The 16-bit AT bus slot originally used two standard edge connector sockets in early IBM PC AT machines. However, with the popularity of the AT architecture and the 16-bit ISA bus, manufacturers introduced specialized 98-pin connectors that integrated the two sockets into one unit. These were in almost every AT-class PC manufactured after the mid-1980s. The ISA slot connector is typically black, distinguishing it from the brown EISA connectors and white PCI connectors.
The ISA bus, which initially included synchronicity with the CPU clock, was upgraded to high-level buffering, which served as an interface between the chipsets and the CPU. Bus mastering, which the ISA bus employed, directly accessed just the first 16 MB of main memory.
Although the PC-AT Technical Reference, which documented the bus architecture included detailed schematics and BIOS (basic input/output system) listings, it did not include the timings, rules and other requirements necessary to make it a good bus specification. So, various implementations of ISA were not always compatible with each other. Although some ISA bus specifications were produced to address the compatibility problems over time, these specifications did not always agree with each other, so no single specification for the ISA bus was developed.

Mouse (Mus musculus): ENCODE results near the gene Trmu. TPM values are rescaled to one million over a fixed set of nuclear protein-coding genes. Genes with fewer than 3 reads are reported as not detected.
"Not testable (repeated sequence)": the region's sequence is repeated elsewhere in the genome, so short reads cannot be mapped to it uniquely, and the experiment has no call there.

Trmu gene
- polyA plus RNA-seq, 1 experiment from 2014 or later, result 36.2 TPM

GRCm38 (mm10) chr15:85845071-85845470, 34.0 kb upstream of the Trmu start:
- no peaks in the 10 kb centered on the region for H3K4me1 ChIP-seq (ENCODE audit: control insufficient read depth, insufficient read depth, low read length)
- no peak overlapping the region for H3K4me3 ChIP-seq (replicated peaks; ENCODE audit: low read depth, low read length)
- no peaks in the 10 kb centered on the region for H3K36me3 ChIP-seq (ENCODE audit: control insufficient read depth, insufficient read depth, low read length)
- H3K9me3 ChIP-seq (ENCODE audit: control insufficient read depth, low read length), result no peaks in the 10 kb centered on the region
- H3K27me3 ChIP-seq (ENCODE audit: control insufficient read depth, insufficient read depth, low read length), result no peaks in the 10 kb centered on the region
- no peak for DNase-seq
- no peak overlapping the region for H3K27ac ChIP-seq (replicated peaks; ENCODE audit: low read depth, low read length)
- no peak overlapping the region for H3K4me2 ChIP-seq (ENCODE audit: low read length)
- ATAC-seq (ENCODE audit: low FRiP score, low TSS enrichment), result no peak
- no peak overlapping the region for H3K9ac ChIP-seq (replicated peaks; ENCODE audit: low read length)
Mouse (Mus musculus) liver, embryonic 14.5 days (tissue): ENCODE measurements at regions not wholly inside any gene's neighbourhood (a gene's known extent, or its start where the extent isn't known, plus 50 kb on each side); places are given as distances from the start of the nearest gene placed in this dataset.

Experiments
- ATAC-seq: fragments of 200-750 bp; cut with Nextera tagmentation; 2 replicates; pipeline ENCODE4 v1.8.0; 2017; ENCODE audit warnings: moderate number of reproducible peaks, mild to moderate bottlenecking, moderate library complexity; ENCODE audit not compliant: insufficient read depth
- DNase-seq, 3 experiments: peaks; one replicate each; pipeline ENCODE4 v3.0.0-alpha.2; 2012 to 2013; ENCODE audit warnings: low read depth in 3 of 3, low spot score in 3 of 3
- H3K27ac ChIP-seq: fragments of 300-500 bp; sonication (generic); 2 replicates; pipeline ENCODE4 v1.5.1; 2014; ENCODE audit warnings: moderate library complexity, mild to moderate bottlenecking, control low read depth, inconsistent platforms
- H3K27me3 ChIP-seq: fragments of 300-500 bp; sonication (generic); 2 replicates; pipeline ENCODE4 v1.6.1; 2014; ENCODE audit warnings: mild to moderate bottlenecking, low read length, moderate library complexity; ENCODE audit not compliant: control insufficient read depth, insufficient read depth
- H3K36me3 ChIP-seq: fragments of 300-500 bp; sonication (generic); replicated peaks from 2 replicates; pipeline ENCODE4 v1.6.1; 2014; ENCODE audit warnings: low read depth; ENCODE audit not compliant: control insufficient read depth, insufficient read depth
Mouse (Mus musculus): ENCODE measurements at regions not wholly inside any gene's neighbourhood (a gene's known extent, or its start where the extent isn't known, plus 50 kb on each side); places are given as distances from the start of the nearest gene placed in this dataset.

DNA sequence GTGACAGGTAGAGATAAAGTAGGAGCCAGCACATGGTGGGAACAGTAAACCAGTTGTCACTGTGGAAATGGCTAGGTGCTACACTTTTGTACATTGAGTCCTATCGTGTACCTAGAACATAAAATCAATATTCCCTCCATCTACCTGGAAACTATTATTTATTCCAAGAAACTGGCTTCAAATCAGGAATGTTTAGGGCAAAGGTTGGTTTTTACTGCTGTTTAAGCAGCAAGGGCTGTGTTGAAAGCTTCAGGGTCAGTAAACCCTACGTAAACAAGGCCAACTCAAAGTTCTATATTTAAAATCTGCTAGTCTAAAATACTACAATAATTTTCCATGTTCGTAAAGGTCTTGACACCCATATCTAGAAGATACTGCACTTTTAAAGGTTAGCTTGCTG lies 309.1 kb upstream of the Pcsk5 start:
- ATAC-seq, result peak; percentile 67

IEEE (Institute of Electrical and Electronics Engineers) did seek to standardize the ISA bus in 1985 with the draft of P996. However, the specification never progressed beyond draft status.
The venerable bus architecture is rarely used today. A small number of ISA cards are still produced -- for example, with USB ports or complete single-board computers based on modern processors, USB 3.0 and Serial ATA (SATA). Even when ISA is still used in specialized industrial applications, system manufacturers often avoid using the term ISA bus, referring to it instead as the legacy bus. The PC/104 bus, used in industrial and embedded applications, is a derivative of the ISA bus and uses the same signal lines with different connectors. The Low Pin Count (LPC) bus has largely replaced the ISA bus as the connection to the legacy I/O (input/output) devices on modern motherboards.